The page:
We’ve been here before, haven’t we? There was a time last season where we wondered whether we would discover the brilliant best of Fabinho or if this was just too big a step for the Brazilian to take upon his £40m [The Guardian] move to Anfield from Monaco.

Fabinho of Liverpool reacts during the FA Cup match between Chelsea and Liverpool at Stamford Bridge, London on Tuesday 3rd March 2020. (Photo by Jacques Feeney/MI News/NurPhoto )

Fast forward over a year later and there is a serious case of deja vu following a number of disjointed and uninspiring performances from the experienced Brazil international who has been a mirror-opposite of his breathtaking self earlier on in the season following an ankle injury in November.

To say Fabinho was by far the worst player on the pitch during Liverpool’ 2-0 defeat at Stamford Bridge would be over the top but even the heaviest of criticism for the Reds’ usually dependable impregnable midfield general wouldn’t be totally unwarranted.

After all, this is a player we labelled as the best holding midfielder in Europe earlier in the season so it’s only fair to ask the question when the standards take a dive off of a cliff.

Indeed, the player himself is not to blame for this following on from over three months on the sidelines and seeing his unwavering consistency brought to an abrupt halt following a tangling with Napoli’s Hirving Lozano that has proven to be more significant than originally feared.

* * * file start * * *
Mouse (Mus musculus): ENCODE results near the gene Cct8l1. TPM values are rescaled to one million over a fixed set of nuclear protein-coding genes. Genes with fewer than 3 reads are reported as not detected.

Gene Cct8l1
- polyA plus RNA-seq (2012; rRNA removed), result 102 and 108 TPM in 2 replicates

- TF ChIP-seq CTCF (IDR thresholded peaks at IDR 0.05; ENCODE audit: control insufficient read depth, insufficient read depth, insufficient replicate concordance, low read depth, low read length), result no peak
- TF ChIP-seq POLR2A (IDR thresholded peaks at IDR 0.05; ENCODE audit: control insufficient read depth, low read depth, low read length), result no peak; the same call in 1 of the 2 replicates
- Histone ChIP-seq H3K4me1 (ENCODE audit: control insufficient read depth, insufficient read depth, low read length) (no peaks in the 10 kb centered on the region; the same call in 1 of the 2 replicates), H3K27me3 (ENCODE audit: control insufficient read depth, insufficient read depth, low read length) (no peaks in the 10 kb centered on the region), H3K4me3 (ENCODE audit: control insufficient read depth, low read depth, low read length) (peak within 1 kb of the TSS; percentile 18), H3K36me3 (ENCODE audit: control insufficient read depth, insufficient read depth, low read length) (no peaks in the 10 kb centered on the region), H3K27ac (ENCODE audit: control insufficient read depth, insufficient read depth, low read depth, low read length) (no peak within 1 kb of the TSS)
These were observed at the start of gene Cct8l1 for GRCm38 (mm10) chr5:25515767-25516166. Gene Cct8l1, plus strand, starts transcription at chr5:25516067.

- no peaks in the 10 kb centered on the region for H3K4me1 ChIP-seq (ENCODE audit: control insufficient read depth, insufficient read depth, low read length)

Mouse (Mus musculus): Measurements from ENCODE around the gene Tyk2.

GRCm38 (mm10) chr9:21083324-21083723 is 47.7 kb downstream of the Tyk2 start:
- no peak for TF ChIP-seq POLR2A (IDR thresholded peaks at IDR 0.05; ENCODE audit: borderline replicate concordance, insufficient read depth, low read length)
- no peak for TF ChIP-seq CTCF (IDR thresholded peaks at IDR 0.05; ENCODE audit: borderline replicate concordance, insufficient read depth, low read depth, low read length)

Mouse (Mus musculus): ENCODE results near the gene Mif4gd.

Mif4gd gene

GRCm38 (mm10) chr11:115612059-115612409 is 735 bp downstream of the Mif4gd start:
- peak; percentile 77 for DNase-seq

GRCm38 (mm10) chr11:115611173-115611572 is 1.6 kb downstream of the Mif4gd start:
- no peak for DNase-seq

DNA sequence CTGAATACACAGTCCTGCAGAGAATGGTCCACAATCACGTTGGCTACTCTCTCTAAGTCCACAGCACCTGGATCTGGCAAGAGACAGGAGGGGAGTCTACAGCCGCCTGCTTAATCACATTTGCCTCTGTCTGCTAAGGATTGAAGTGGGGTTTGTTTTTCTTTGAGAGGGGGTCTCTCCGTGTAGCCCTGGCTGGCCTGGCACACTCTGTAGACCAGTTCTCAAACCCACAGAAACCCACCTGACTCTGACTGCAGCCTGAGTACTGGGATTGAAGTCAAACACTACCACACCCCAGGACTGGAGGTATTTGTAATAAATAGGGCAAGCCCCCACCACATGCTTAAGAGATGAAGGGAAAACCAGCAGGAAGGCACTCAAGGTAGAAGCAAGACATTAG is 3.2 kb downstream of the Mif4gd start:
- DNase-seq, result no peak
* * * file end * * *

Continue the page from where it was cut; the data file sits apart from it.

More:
This was a game where Fabinho was expected to take the mantle and lead by example when paired in a midfield trio that contained a 19-year-old and a player expected to leave the club this summer.

LONDON, ENGLAND – MARCH 03: Ross Barkley of Chelsea is closed down by Fabinho of Liverpool during the FA Cup Fifth Round match between Chelsea FC and Liverpool FC at Stamford Bridge on March 03, 2020 in London, England. (Photo by Shaun Botterill/Getty Images)

However, the former Monaco man was worryingly the most disjointed figure in Klopp’s midfield triumvirate. Fabinho lacked aggression and positionally was miles off the pace from the player who set the league alight earlier on in the season.

His lacklustre performance culminated in a yellow card which ultimately cost the team in the grand scheme of things as Fabinho couldn’t afford to foul Ross Barkley during the build-up for the goal and get himself sent off after gift-wrapping possession to the Englishman.

It isn’t all doom and gloom, however, as history would tell us we’ve been here before. Fabinho has showcased that given the time and trust from his manager he can deliver the goods.

The only worry for Liverpool supporters is that with the Reds’ do-or-die clash against Atletico Madrid vastly approaching, Fabinho’s brilliant best will have to return sooner rather than later.

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